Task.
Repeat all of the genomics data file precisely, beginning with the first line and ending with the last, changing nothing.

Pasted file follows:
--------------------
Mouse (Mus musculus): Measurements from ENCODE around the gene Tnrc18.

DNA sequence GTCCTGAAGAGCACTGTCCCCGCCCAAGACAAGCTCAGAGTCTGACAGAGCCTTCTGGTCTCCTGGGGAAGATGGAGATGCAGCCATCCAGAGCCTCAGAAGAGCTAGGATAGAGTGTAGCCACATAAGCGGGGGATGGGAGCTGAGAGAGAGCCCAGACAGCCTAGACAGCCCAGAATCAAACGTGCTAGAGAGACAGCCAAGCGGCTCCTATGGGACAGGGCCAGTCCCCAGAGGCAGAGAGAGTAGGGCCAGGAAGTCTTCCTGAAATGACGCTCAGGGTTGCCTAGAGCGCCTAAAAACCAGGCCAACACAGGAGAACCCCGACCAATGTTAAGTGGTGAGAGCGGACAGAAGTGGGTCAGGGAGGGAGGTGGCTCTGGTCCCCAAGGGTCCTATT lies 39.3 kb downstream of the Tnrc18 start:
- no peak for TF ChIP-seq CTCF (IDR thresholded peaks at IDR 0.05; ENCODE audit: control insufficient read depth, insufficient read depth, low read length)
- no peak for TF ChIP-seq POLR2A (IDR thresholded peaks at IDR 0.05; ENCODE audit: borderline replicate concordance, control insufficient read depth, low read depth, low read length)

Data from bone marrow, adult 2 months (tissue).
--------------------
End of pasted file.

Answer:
Mouse (Mus musculus): Measurements from ENCODE around the gene Tnrc18.

DNA sequence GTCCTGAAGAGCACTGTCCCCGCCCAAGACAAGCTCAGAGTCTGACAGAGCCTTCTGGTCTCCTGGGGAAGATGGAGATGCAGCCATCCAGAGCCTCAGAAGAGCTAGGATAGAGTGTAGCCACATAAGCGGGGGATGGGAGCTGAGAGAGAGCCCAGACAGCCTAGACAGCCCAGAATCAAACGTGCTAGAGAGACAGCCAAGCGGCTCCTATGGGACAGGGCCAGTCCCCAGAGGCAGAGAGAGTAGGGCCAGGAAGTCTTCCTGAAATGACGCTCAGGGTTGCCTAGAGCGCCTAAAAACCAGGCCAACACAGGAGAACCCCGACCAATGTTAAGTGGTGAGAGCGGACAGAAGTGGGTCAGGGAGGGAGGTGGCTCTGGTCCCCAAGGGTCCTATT lies 39.3 kb downstream of the Tnrc18 start:
- no peak for TF ChIP-seq CTCF (IDR thresholded peaks at IDR 0.05; ENCODE audit: control insufficient read depth, insufficient read depth, low read length)
- no peak for TF ChIP-seq POLR2A (IDR thresholded peaks at IDR 0.05; ENCODE audit: borderline replicate concordance, control insufficient read depth, low read depth, low read length)

Data from bone marrow, adult 2 months (tissue).